Running time: 114 min. Rated PG-13 (smoking, sexual content).
Tessa Thompson radiates retro glamour in “Sylvie’s Love,” an old-Hollywood throwback with a modern twist: its predominantly black cast.
Writer/director Eugene Ashe (“Homecoming”) sets this romance in the New York of the 1950s and ’60s, with a Technicolor sheen to match and a fabulous outfit on Thompson in every scene. It’ll make excellent holiday viewing, especially if you’ve tired of this year’s deluge of movies with Christmas in the title.
Thompson’s whip-smart Sylvie is working the counter at her dad’s (Lance Reddick) record shop, when in wanders aspiring jazz saxophonist Robert (Nnamdi Asomugha). Smitten with her, he talks his way into a job. In between shelving records, Sylvie schools him in her encyclopedic television knowledge, he invites her out to see him play, and sparks fly.
But Sylvie’s engaged to another man, overseas in the Korean War, and Robert’s soon headed to Paris with his band — so the pair is separated despite their glowing infatuation. Ashe traces their respective, ambitious paths as they weave farther away, and then closer, lingering on the starry moments when the two set eyes on each other again.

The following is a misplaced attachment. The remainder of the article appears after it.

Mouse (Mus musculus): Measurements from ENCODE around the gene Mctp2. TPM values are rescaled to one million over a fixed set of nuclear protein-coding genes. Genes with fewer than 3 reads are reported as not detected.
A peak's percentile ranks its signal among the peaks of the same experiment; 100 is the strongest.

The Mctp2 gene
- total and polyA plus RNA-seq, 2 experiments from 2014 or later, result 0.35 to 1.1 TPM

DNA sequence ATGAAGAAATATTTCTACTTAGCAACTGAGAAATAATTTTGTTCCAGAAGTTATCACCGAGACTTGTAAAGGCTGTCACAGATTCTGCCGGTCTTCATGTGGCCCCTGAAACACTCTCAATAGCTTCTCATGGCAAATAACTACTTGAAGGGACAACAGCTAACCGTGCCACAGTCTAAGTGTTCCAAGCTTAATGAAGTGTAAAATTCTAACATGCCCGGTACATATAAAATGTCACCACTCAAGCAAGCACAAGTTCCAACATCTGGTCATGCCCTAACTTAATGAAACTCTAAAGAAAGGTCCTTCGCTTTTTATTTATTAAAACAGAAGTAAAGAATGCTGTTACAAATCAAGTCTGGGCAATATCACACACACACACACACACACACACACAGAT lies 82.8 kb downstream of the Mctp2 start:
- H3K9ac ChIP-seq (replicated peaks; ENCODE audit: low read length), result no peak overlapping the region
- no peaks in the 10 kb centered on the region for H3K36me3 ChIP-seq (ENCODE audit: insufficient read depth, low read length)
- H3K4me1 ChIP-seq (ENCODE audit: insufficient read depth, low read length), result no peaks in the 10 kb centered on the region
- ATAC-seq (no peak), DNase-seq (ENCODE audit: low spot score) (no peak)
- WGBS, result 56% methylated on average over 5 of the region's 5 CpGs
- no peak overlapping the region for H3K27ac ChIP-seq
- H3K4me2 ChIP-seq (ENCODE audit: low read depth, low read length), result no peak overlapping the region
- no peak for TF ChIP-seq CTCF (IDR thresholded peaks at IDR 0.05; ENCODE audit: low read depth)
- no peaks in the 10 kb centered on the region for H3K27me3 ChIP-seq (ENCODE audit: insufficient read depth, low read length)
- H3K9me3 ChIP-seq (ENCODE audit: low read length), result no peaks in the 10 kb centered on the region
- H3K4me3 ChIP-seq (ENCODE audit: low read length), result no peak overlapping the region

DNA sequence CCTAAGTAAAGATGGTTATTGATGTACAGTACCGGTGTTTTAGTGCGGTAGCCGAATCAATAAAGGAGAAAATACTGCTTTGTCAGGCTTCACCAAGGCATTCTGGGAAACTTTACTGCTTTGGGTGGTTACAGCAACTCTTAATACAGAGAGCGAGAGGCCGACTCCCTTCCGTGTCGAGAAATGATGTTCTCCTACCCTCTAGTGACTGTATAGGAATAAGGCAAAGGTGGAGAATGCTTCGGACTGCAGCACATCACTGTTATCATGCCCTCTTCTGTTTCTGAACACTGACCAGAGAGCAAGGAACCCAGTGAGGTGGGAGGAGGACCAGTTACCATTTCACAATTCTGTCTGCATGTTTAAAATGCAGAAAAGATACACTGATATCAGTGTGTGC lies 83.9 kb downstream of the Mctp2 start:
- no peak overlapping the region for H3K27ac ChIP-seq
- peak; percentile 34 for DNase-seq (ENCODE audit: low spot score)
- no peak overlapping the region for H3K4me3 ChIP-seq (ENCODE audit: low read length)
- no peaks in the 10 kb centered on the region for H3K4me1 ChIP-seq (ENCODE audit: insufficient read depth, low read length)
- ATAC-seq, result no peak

From sumptuous midcentury fashions to jewel-toned sets to a Motown score, “Sylvie’s Love” is a lovely, if lightweight, escape. Thompson and Asomugha have a banter-y chemistry, with Aja Naomi King (“How to Get Away With Murder”) a lively sidekick as Sylvie’s politically active cousin (the film nods only glancingly at the weighty civil rights struggles of the era). Eva Longoria, as a nightclub crooner, and Jemima Kirke as a deep-pocketed band manager, round out the cast.
With one slight wobble toward the conclusion, Ashe’s screenplay is terrific at letting its characters speak and act honestly: His dialogue is heartfelt and realistic. “Sylvie’s” is a love letter to the delights of a well-told love story.